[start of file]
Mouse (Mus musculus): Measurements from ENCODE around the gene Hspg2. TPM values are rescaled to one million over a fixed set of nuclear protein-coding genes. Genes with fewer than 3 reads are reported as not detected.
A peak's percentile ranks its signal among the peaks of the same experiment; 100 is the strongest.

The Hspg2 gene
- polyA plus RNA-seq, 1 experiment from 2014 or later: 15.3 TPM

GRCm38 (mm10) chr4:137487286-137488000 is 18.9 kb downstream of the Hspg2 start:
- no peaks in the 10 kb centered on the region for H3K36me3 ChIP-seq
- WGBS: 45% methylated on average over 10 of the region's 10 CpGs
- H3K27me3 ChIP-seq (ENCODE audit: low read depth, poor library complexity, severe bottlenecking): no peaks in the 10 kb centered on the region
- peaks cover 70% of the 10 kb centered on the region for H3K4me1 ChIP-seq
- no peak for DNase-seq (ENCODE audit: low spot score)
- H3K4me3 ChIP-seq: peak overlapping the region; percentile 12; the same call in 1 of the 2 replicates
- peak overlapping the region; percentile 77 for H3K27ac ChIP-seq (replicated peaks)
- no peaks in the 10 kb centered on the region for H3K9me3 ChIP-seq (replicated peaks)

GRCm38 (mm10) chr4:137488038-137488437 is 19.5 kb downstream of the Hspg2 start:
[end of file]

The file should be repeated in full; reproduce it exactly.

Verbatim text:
Mouse (Mus musculus): Measurements from ENCODE around the gene Hspg2. TPM values are rescaled to one million over a fixed set of nuclear protein-coding genes. Genes with fewer than 3 reads are reported as not detected.
A peak's percentile ranks its signal among the peaks of the same experiment; 100 is the strongest.

The Hspg2 gene
- polyA plus RNA-seq, 1 experiment from 2014 or later: 15.3 TPM

GRCm38 (mm10) chr4:137487286-137488000 is 18.9 kb downstream of the Hspg2 start:
- no peaks in the 10 kb centered on the region for H3K36me3 ChIP-seq
- WGBS: 45% methylated on average over 10 of the region's 10 CpGs
- H3K27me3 ChIP-seq (ENCODE audit: low read depth, poor library complexity, severe bottlenecking): no peaks in the 10 kb centered on the region
- peaks cover 70% of the 10 kb centered on the region for H3K4me1 ChIP-seq
- no peak for DNase-seq (ENCODE audit: low spot score)
- H3K4me3 ChIP-seq: peak overlapping the region; percentile 12; the same call in 1 of the 2 replicates
- peak overlapping the region; percentile 77 for H3K27ac ChIP-seq (replicated peaks)
- no peaks in the 10 kb centered on the region for H3K9me3 ChIP-seq (replicated peaks)

GRCm38 (mm10) chr4:137488038-137488437 is 19.5 kb downstream of the Hspg2 start: